Temecula Home Loans: Qualifying for a Mortgage Loan

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As a Temecula home loan specialist, I see a wide variety of customers.  Through the years, I can say that qualifying for a mortgage loan has always been somewhat of a pain. I can remember my dad complaining years ago about the “prying” that the bank would do any time he applied for a loan. That was back in the 1970’s and, although there was a number of years where things did become much easier, the reality today is that qualifying for a mortgage is not the same as it was a few years ago. The requirements for a loan have not only become more stringent, but satisfying the bank’s underwriting department (the people who actually approve/deny your loan) is often a frustrating experience.  However, by educating yourself on the process and knowing what to expect will definitely ease the frustration.  So what exactly are the requirements for a loan and how does one go about qualifying?  Here are some of the guidelines for a home loan and what you can expect when you apply.

Income Documentation

It may come as a surprise to you, but just a few years ago, you could have qualified for a mortgage loan without having to document any income. You might have paid a bit more for this privilege, but nonetheless, you could have done it. Today, forget about it! To meet the income requirements of a loan, you will need to plan on providing your last 2 years of federal tax returns (all pages and schedules) along with every 1099 and W-2 that you have received during the same time period. You are also going to need the last 30-60 days of pay stubs from your current job. If you have worked more than one job in the past 2 years, you are probably even going to be asked for the last pay stub from that job. If you work for someone who pays you “under the table” or if you are self-employed or have any difficulty at all proving your income, then you could have trouble qualifying for a mortgage loan.

Asset Documentation

This boils down to how much money you have in the bank and where did that money come from. Requirements for a loan dictate that almost any deposit into your bank account over $200 can be questioned and you may be asked to prove where that money originated. This becomes an interesting problem if you have a large number of miscellaneous cash deposits. Banks want to make sure that you did not borrow any of the money for your down payment, so when you are qualifying for a mortgage loan, they are going to look carefully at your bank statements- especially all of the deposits. If you just happen to have a bunch of cash that you are planning to use for your down payment, you better be able to prove where and how your accumulated the cash. You can not just show up at the bank with a suitcase full of money and expect to get approved for a mortgage loan. Asset documentation is responsible for many last minute loan denials as borrowers are unable to meet the asset requirements for a loan.

Credit Qualification

This is another one of those areas that has changed dramatically in the past 3-4 years. In 2004, there were actually lenders that allowed you to qualify for a mortgage loan even if you had a very recent bankruptcy. Predictably, those lenders are now out of business and the remaining guys are much tougher. The minimum requirements for a loan say that you must wait two years after a bankruptcy and four years after a foreclosure before you can qualify for a new loan. However, most banks have instituted more rigid guidelines. You’ll need to check with your lender for their bankruptcy and foreclosure requirements. In addition, any judgments, collections, and tax liens will almost always need to be paid in full. So what if you have great credit but your spouse has bad credit? Once upon a time, it wasn’t too tough to just leave the “bad” spouse off the loan. Now, qualifying for a mortgage loan independently of your spouse is a rare occurrence. Yes, it can happen, but lenders will almost always want to see credit reports from BOTH spouses. It has also become very common that you need to provide a written explanation to the lender for every negative item that appears on your credit report. If you have some derogatory history, you should plan on doing some writing if you are qualifying for a mortgage loan.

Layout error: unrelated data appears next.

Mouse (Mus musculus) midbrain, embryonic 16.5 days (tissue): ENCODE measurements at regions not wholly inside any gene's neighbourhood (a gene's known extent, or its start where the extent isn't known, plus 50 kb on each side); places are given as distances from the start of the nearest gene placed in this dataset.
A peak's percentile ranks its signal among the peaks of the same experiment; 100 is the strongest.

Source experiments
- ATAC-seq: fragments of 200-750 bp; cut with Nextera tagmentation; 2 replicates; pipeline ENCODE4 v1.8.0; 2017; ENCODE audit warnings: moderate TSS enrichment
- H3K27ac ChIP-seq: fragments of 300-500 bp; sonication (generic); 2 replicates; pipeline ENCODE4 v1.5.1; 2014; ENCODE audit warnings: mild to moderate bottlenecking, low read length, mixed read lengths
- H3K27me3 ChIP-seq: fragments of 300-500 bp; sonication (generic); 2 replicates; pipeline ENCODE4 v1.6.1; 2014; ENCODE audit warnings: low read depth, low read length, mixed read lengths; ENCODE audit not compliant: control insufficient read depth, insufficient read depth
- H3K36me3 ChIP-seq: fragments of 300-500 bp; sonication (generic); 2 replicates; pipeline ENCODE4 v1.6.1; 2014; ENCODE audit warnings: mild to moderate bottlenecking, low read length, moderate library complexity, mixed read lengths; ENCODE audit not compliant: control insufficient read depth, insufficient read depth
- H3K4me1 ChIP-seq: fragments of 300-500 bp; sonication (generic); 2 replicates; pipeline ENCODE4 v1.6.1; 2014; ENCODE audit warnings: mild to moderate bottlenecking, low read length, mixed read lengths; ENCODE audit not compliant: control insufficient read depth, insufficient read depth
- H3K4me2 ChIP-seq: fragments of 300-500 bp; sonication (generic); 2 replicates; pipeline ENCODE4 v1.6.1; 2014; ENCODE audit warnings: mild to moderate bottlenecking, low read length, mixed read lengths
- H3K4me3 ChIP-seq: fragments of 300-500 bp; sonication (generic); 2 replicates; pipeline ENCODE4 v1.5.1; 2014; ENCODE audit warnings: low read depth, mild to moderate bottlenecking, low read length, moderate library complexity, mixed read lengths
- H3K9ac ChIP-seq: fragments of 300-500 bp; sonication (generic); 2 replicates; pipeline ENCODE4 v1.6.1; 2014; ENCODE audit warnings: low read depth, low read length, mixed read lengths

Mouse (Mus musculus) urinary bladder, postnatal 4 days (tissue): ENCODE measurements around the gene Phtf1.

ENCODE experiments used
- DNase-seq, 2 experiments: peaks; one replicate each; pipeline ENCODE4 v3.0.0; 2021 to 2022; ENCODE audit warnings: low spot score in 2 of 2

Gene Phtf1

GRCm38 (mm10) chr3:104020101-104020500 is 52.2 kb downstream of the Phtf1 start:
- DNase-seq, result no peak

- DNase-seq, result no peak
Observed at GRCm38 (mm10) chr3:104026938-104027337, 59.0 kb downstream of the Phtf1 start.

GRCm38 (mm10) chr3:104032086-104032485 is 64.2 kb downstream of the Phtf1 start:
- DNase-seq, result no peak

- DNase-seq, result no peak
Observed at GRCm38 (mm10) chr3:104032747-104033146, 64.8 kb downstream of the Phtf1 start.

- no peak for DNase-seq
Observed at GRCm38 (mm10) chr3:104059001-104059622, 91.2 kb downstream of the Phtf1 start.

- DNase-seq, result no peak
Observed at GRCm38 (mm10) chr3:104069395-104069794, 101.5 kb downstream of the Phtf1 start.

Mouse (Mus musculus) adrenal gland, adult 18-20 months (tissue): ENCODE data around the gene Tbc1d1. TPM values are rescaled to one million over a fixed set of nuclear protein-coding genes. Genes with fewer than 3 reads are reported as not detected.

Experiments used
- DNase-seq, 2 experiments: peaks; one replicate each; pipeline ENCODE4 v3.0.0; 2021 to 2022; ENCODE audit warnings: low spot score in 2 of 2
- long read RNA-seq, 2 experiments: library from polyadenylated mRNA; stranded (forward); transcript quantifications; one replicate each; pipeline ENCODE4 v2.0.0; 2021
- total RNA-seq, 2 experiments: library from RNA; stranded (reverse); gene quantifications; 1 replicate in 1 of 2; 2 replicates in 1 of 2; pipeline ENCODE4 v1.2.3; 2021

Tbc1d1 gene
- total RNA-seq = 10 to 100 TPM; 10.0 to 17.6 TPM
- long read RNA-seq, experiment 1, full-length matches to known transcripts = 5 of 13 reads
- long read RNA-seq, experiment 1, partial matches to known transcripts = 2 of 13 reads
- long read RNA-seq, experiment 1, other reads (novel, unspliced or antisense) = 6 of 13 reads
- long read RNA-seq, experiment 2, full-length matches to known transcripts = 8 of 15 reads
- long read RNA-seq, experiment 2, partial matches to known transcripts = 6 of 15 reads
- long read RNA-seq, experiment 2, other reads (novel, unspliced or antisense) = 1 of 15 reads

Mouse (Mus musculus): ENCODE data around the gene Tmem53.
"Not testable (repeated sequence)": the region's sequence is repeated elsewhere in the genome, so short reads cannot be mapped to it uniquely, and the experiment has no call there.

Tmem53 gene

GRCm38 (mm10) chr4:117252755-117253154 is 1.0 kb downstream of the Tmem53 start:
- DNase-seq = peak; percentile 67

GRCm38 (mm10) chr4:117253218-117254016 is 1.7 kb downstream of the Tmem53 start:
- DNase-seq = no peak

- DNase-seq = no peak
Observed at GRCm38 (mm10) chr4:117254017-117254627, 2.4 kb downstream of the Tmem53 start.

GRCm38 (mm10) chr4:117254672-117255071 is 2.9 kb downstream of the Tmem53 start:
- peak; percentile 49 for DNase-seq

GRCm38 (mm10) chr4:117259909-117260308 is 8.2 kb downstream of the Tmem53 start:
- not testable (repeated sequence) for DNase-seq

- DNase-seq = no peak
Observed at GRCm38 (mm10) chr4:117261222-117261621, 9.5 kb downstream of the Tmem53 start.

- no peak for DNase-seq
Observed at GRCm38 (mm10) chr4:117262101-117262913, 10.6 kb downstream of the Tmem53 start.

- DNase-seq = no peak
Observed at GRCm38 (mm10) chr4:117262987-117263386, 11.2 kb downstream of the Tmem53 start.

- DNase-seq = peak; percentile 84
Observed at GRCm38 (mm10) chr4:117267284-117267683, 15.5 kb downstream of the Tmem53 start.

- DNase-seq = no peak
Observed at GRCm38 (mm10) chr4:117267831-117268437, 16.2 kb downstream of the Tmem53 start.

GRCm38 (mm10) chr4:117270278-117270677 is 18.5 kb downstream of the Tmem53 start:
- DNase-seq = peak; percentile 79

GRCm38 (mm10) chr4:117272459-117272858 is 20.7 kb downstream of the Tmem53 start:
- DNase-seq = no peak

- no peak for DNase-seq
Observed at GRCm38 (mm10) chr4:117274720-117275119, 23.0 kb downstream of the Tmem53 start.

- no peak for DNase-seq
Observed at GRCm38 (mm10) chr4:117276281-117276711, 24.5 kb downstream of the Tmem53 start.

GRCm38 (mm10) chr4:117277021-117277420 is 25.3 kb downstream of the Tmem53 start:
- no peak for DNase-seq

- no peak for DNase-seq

In conclusion, you should keep two things in mind when qualifying for a mortgage loan. The first is patience. You will be asked for “stuff” and then more “stuff” and then more “stuff”.  If you realize this up front and accept it, you’ll reduce your stress level.   Second, it is absolutely CRITICAL for you to be working with a  knowledgeable loan officer from a reputable company. The first hint of a problem is usually when a loan officer tells you “no problem”. The ever changing requirements for a loan mean that no deal is “no problem” in this market. So get with someone that knows the rules and you will save yourself a ton of time and frustration.

Franklin Loan Center | NMLS 237653
Licensed by the Department of Financial Protection and Innovation under the California Residential Mortgage Lending Act, 4131316
For questions or concerns please email info@franklinlc.com